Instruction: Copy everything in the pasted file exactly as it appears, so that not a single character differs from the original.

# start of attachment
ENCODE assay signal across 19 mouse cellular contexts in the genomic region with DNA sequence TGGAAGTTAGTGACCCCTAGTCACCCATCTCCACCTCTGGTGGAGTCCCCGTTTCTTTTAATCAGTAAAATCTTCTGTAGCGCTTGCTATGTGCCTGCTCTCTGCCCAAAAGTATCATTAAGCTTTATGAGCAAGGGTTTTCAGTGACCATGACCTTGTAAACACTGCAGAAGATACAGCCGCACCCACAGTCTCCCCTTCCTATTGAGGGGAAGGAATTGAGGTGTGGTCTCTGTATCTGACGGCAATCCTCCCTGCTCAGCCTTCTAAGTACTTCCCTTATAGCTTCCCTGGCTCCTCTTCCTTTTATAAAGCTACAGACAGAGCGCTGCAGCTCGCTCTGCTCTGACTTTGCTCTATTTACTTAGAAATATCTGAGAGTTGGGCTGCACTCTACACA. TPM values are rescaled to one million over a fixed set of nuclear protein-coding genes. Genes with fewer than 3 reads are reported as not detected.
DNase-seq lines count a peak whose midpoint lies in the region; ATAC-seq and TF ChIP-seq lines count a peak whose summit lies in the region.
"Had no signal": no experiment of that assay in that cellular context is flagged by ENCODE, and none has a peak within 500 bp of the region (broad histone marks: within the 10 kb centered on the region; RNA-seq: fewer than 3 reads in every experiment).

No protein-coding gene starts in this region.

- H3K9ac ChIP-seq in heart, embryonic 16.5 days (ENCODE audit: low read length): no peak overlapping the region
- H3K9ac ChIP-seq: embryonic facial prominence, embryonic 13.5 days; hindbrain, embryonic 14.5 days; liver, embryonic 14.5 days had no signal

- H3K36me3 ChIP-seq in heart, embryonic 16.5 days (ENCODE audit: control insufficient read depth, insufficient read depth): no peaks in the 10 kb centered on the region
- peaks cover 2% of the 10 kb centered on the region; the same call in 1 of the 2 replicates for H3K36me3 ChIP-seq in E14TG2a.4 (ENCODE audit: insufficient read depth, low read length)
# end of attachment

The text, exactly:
ENCODE assay signal across 19 mouse cellular contexts in the genomic region with DNA sequence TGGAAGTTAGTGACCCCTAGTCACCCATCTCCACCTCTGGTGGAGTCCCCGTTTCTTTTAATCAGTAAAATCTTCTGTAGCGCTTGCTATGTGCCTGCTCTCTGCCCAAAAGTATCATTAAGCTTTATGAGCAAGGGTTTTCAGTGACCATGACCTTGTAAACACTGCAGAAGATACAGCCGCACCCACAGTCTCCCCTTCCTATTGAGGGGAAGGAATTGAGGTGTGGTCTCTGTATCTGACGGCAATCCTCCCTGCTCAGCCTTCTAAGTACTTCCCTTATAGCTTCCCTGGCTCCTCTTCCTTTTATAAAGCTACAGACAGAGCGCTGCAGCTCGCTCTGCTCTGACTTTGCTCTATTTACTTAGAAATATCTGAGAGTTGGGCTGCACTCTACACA. TPM values are rescaled to one million over a fixed set of nuclear protein-coding genes. Genes with fewer than 3 reads are reported as not detected.
DNase-seq lines count a peak whose midpoint lies in the region; ATAC-seq and TF ChIP-seq lines count a peak whose summit lies in the region.
"Had no signal": no experiment of that assay in that cellular context is flagged by ENCODE, and none has a peak within 500 bp of the region (broad histone marks: within the 10 kb centered on the region; RNA-seq: fewer than 3 reads in every experiment).

No protein-coding gene starts in this region.

- H3K9ac ChIP-seq in heart, embryonic 16.5 days (ENCODE audit: low read length): no peak overlapping the region
- H3K9ac ChIP-seq: embryonic facial prominence, embryonic 13.5 days; hindbrain, embryonic 14.5 days; liver, embryonic 14.5 days had no signal

- H3K36me3 ChIP-seq in heart, embryonic 16.5 days (ENCODE audit: control insufficient read depth, insufficient read depth): no peaks in the 10 kb centered on the region
- peaks cover 2% of the 10 kb centered on the region; the same call in 1 of the 2 replicates for H3K36me3 ChIP-seq in E14TG2a.4 (ENCODE audit: insufficient read depth, low read length)